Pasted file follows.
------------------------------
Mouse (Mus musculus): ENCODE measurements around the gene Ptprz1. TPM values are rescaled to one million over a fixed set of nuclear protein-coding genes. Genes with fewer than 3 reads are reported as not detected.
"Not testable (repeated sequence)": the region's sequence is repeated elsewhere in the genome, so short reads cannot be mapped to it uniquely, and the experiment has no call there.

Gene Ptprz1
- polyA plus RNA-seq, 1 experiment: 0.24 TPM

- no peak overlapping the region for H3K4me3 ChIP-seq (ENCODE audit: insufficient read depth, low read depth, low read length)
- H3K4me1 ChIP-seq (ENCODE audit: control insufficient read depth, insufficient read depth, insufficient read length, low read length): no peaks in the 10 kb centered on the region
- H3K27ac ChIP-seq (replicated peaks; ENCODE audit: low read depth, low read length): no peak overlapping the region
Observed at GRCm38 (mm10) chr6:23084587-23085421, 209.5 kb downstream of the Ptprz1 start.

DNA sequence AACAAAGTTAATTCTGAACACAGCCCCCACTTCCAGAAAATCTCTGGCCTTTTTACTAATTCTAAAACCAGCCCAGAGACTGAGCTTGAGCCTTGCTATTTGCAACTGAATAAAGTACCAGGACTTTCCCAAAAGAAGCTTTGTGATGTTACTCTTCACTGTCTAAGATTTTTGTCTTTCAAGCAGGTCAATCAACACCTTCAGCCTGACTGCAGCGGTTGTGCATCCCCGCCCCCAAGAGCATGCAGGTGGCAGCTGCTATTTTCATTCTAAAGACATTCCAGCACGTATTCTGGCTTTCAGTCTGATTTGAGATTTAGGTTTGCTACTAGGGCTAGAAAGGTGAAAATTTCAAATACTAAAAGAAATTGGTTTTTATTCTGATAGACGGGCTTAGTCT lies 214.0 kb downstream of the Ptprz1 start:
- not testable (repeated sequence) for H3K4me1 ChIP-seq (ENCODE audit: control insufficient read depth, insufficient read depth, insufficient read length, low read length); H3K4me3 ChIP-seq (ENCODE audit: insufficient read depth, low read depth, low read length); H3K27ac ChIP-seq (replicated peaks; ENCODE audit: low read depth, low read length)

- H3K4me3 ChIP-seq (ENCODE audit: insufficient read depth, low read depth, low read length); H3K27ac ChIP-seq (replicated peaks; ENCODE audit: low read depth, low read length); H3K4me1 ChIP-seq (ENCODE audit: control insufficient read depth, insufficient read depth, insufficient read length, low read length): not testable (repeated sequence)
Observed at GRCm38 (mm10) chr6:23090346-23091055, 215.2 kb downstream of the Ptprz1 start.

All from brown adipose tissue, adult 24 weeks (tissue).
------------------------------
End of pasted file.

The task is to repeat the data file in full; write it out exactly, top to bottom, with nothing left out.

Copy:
Mouse (Mus musculus): ENCODE measurements around the gene Ptprz1. TPM values are rescaled to one million over a fixed set of nuclear protein-coding genes. Genes with fewer than 3 reads are reported as not detected.
"Not testable (repeated sequence)": the region's sequence is repeated elsewhere in the genome, so short reads cannot be mapped to it uniquely, and the experiment has no call there.

Gene Ptprz1
- polyA plus RNA-seq, 1 experiment: 0.24 TPM

- no peak overlapping the region for H3K4me3 ChIP-seq (ENCODE audit: insufficient read depth, low read depth, low read length)
- H3K4me1 ChIP-seq (ENCODE audit: control insufficient read depth, insufficient read depth, insufficient read length, low read length): no peaks in the 10 kb centered on the region
- H3K27ac ChIP-seq (replicated peaks; ENCODE audit: low read depth, low read length): no peak overlapping the region
Observed at GRCm38 (mm10) chr6:23084587-23085421, 209.5 kb downstream of the Ptprz1 start.

DNA sequence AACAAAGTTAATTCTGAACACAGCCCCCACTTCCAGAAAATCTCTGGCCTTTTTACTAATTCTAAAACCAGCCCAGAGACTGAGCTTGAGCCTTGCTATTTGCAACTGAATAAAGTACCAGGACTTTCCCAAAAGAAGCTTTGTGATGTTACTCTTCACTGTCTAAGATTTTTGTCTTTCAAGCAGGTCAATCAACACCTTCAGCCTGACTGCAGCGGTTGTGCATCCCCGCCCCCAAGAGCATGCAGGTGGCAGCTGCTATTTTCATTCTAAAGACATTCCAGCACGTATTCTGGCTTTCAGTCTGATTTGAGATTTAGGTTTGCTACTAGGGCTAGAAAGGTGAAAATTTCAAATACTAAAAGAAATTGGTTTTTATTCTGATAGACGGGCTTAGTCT lies 214.0 kb downstream of the Ptprz1 start:
- not testable (repeated sequence) for H3K4me1 ChIP-seq (ENCODE audit: control insufficient read depth, insufficient read depth, insufficient read length, low read length); H3K4me3 ChIP-seq (ENCODE audit: insufficient read depth, low read depth, low read length); H3K27ac ChIP-seq (replicated peaks; ENCODE audit: low read depth, low read length)

- H3K4me3 ChIP-seq (ENCODE audit: insufficient read depth, low read depth, low read length); H3K27ac ChIP-seq (replicated peaks; ENCODE audit: low read depth, low read length); H3K4me1 ChIP-seq (ENCODE audit: control insufficient read depth, insufficient read depth, insufficient read length, low read length): not testable (repeated sequence)
Observed at GRCm38 (mm10) chr6:23090346-23091055, 215.2 kb downstream of the Ptprz1 start.

All from brown adipose tissue, adult 24 weeks (tissue).